One of the guys said," Oh my gosh, what is that smell? Something has died over here and must be decomposing.....get the manager, we need help:whiteflag . " So, shortly thereafter, the manager came over and was overcome by the odor. He had the two stockers start taking stuff off the shelves to see what had crawled up behind the shelf and died. My dad and I were laughing so hard, that we were crying:LolLolLol . We could not tell if our eyes were watering from laughing so hard, or if our eyes were watering from the odor. What a Kodak moment. Did we admit to what we did? No way...it was one of dad's best customers.

mranderson
08-04-2005, 05:03 PM
"We could not tell if our eyes were watering from laughing so hard..."

So am I... So am I:LolLolLol

sweetdaisy
08-04-2005, 05:12 PM
Now THAT was a funny story, Keith! :LolLolLol

Which brings me to the topic: Is it bad manners to find flatulence funny? Or is it just immaturity and poor behavior?

mranderson
08-04-2005, 05:23 PM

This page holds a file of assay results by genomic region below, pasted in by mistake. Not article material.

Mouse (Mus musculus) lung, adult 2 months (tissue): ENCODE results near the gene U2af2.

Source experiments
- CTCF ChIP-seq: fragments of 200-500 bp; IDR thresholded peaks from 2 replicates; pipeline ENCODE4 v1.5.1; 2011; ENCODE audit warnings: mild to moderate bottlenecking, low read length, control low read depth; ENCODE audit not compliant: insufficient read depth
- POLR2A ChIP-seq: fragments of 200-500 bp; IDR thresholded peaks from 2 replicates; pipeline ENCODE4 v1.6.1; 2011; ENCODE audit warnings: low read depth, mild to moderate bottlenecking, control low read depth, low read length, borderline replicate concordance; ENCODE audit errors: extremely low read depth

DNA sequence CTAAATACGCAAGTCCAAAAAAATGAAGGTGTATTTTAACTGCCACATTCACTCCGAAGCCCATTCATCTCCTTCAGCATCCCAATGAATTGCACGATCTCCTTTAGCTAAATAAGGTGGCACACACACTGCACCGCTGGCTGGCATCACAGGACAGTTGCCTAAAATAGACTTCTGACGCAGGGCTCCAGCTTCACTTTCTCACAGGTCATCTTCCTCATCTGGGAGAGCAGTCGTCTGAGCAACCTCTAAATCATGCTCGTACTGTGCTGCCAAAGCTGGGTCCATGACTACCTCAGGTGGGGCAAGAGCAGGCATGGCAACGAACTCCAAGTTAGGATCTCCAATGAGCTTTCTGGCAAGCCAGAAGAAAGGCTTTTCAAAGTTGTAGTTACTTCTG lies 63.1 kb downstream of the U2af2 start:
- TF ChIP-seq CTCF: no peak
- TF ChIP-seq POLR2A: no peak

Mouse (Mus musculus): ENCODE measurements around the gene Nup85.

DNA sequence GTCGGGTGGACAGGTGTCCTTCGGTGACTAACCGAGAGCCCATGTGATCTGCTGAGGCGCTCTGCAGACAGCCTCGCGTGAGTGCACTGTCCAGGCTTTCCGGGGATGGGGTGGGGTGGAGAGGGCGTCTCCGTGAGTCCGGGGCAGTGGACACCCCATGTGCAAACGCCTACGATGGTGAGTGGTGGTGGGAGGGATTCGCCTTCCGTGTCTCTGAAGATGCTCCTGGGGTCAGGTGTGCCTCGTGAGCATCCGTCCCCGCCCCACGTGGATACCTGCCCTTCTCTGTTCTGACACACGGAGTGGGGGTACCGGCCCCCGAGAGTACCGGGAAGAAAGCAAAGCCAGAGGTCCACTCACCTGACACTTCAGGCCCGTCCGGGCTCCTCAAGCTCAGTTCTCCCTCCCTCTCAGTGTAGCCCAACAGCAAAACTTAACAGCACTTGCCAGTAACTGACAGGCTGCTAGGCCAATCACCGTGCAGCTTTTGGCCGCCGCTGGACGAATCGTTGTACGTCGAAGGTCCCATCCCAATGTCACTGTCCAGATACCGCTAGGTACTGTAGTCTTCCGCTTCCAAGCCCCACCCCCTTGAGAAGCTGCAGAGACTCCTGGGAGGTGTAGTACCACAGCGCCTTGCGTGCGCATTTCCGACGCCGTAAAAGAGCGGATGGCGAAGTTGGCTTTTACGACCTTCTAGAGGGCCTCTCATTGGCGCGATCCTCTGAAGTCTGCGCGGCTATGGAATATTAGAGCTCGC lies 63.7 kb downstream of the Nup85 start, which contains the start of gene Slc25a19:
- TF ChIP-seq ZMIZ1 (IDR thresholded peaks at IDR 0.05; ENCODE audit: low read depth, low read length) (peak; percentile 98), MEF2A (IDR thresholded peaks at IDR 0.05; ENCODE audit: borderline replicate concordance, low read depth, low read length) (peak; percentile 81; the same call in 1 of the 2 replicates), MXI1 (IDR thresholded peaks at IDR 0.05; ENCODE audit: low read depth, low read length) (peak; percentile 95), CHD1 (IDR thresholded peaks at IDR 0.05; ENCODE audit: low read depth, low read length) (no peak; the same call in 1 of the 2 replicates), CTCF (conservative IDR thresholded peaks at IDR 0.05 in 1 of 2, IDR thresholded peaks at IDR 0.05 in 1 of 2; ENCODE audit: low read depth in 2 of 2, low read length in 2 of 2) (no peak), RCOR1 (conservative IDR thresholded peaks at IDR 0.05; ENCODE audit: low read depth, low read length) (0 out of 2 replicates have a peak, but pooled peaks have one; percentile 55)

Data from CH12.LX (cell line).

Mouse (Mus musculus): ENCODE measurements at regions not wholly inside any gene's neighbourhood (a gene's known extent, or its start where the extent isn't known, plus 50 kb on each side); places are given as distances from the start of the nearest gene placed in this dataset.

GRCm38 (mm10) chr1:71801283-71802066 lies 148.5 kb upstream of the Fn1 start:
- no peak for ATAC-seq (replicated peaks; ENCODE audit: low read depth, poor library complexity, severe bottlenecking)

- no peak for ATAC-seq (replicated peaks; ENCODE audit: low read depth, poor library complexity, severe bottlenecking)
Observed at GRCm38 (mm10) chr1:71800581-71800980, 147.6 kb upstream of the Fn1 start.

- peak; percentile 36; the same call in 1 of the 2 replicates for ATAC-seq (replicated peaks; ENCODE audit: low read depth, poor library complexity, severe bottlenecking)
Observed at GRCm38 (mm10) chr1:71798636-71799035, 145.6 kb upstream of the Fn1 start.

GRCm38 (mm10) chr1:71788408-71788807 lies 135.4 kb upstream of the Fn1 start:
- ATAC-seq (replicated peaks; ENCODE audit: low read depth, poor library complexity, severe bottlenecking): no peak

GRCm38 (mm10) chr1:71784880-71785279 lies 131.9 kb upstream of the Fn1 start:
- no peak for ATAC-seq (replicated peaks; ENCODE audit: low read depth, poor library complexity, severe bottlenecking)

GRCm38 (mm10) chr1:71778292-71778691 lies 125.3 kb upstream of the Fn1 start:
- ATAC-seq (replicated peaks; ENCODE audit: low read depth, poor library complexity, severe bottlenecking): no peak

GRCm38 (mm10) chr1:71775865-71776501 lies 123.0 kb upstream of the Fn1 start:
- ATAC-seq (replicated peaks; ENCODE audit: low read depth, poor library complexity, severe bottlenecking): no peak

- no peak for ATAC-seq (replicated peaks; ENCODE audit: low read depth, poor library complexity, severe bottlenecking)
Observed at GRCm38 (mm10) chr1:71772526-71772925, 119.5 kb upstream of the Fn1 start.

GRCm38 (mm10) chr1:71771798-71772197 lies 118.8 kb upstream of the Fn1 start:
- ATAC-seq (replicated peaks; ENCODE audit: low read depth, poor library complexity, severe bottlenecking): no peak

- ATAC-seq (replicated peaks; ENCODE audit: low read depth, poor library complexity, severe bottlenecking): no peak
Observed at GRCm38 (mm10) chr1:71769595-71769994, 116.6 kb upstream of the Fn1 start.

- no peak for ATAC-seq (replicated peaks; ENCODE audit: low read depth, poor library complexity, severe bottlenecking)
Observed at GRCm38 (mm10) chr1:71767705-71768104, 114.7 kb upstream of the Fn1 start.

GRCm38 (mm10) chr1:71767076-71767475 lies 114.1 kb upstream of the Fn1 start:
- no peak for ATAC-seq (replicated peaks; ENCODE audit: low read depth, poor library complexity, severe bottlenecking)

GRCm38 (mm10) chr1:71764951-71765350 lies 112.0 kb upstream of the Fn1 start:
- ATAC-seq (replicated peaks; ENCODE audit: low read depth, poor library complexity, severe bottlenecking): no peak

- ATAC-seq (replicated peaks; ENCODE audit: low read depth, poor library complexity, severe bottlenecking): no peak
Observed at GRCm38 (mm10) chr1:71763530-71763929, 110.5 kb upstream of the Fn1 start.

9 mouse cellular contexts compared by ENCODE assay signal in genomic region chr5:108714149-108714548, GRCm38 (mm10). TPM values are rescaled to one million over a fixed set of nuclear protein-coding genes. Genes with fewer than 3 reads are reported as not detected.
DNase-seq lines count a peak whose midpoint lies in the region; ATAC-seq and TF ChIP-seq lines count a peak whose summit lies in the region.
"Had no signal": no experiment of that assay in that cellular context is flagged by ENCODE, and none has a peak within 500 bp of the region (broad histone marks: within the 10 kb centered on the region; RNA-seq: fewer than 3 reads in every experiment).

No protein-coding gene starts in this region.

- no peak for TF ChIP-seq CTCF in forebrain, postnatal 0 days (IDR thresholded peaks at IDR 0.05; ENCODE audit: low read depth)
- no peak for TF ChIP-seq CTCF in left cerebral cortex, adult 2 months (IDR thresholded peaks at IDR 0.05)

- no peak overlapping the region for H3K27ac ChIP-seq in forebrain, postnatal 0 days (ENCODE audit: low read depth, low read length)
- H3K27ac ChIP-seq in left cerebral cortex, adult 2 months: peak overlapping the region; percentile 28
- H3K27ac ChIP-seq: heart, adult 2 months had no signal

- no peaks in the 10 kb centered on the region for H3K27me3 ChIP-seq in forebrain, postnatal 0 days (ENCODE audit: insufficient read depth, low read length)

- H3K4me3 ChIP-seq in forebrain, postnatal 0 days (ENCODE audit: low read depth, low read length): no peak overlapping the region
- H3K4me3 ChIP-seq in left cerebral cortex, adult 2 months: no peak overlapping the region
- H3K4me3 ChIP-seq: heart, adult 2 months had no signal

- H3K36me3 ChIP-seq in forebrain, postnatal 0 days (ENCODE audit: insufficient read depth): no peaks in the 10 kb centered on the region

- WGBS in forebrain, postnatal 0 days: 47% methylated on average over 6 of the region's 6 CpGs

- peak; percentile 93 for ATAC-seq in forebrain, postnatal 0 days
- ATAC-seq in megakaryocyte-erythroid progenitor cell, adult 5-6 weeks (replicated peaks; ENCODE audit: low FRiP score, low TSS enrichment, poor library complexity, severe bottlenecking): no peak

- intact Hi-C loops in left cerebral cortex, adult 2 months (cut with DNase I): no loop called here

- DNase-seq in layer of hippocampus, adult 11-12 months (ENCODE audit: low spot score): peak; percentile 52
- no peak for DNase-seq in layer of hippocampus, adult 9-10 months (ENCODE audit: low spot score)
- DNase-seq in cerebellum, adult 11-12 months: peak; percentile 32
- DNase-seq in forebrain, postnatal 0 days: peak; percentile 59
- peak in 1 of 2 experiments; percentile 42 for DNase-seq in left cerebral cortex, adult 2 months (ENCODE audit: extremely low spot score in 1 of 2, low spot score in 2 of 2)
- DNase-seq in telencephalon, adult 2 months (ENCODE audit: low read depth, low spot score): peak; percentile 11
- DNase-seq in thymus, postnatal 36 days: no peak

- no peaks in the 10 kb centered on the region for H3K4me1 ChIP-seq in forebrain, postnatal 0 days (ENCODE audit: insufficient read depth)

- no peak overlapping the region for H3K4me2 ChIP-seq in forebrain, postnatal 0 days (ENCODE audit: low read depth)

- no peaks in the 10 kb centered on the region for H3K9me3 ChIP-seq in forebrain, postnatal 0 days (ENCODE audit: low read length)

Now THAT was a funny story, Keith! :LolLolLol

Which brings me to the topic: Is it bad manners to find flatulence funny? Or is it just immaturity and poor behavior?

It depends on the people to whom you are directing the humor. I would not joke about it to a girlfriend I had not known long or in a serious political meeting.

workman45
08-04-2005, 08:21 PM
Good one Keith!

pdjr
08-04-2005, 08:49 PM
A choice story indeed, Keith.

My maternal grandfather particularly enjoyed asking my sister and me to pull his finger, much to the consternation of mom and dad. Crass humor and little kids go hand in hand. It was a little (and sometimes big and stinky) bond we had with Poppa. The best part was knowing that both mom and dad were utterly horrified at what was taking place. But he was Poppa. Mom would say "Dad!!!" and he'd shoot her a look I want to perfect (the smile but daggers). We'd giggle.

Now that I think about it, he never "pulled" that trick without mom in the room. Most of the time it was in private, but walking toward the front door of a restaurant was always fair game. I guess it was sweet payback for something awful she did as a child. He laughed harder than I did. Sis and I thought the fart was funny. I can only assume he enjoyed watching my mom's face turn red.